The biggest changes here are that we upgraded the sprite class to handle some additional methods. We also added an inherited class hero to handle the main character. The biggest chunk of logic is as follows:

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XNA – Code example. Scrolling Background on Keyboard Movement

One of the things that I am trying to work up to is writing a scrolling platform game. I decided to write a demo that would scroll the background on keypress and found that it was fairly easy to do. Here is an example of the update code that I used and I am also putting the solution in a zip. It could stand to be more object oriented, but it can be tidied up later. Next step will be to make the sprite move and the background only scroll when the sprite is near the edge of the screen. This is an extension and some customization on top of the tutorial found here: Scrolling 2d Background

// Allows the game to exit
if (GamePad.GetState(PlayerIndex.One).Buttons.Back == ButtonState.Pressed)
this.Exit();

KeyboardState keyState = Keyboard.GetState();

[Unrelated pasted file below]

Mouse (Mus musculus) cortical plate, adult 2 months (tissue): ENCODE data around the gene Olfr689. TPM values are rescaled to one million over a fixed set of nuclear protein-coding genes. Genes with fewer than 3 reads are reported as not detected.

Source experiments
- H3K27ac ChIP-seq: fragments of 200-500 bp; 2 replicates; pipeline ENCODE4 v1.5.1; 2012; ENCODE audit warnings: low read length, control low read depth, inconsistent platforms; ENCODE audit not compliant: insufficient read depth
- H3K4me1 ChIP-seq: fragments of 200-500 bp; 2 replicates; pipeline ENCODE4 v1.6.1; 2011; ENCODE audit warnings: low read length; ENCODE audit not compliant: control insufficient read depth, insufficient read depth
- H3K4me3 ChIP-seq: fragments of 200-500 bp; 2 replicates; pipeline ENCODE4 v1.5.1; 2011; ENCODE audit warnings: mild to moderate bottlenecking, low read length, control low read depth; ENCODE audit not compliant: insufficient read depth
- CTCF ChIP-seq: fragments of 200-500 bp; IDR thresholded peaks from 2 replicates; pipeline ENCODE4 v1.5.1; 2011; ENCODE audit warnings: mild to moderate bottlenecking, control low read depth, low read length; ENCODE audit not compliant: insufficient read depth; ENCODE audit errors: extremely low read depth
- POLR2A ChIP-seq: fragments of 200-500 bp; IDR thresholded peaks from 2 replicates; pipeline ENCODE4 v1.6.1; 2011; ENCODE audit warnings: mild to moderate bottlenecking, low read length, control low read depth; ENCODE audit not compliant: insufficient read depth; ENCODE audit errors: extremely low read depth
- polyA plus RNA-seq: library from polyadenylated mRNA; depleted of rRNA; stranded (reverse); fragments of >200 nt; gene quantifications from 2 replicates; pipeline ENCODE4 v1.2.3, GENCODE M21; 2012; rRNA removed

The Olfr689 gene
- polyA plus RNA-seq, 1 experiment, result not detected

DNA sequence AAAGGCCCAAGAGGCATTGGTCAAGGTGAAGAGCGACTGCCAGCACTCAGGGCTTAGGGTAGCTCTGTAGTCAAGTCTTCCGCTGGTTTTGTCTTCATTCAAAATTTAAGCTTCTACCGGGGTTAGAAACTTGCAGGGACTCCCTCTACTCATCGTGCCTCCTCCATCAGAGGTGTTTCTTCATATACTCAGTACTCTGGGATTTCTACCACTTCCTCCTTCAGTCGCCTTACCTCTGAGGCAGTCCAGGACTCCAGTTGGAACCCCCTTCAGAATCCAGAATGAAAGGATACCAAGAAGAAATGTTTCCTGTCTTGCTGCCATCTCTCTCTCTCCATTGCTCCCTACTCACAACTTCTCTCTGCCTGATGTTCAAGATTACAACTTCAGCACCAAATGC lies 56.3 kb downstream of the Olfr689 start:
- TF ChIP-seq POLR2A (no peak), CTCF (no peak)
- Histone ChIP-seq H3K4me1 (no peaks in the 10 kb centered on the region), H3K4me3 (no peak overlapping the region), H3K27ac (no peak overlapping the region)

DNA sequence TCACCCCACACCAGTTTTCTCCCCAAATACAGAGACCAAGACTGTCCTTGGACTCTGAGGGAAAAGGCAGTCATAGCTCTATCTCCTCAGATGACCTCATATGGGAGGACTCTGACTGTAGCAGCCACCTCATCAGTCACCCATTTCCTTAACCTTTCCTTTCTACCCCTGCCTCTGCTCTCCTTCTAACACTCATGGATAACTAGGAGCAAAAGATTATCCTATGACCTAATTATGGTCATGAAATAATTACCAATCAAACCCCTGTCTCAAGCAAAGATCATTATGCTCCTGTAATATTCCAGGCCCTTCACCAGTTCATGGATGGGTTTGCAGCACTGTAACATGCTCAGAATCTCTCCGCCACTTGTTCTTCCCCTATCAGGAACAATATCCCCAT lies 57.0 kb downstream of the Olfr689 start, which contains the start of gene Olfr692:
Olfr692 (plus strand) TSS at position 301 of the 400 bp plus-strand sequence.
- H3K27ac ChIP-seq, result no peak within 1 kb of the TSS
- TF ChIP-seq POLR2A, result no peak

string leftOrRight = null;
Vector2 aDirection = Vector2.Zero;

if (keyState.IsKeyDown(Keys.Left))
leftOrRight = “left”;
else if(keyState.IsKeyDown(Keys.Right))
leftOrRight = “right”;

// TODO: Add your update logic here
switch(leftOrRight) //if moving right the bg needs to move left
{
case “right”:
if (bg1.position.X < -bg1.size.Width)
bg1.position.X = bg3.position.X + bg3.size.Width;

if (bg2.position.X < -bg2.size.Width)
bg2.position.X = bg1.position.X + bg1.size.Width;

if (bg3.position.X bg1.size.Width)
bg1.position.X = bg3.position.X – bg3.size.Width;

if (bg2.position.X > bg2.size.Width)
bg2.position.X = bg1.position.X – bg1.size.Width;

if (bg3.position.X > bg3.size.Width)
bg3.position.X = bg2.position.X – bg2.size.Width;

aDirection = new Vector2(1, 0);
break;
}

Vector2 aSpeed = new Vector2(130, 0);

bg1.position += aDirection * aSpeed * (float)gameTime.ElapsedGameTime.TotalSeconds;
bg2.position += aDirection * aSpeed * (float)gameTime.ElapsedGameTime.TotalSeconds;
bg3.position += aDirection * aSpeed * (float)gameTime.ElapsedGameTime.TotalSeconds;

base.Update(gameTime);

Get the full code here: Scrolling 2d Background with Keypress Example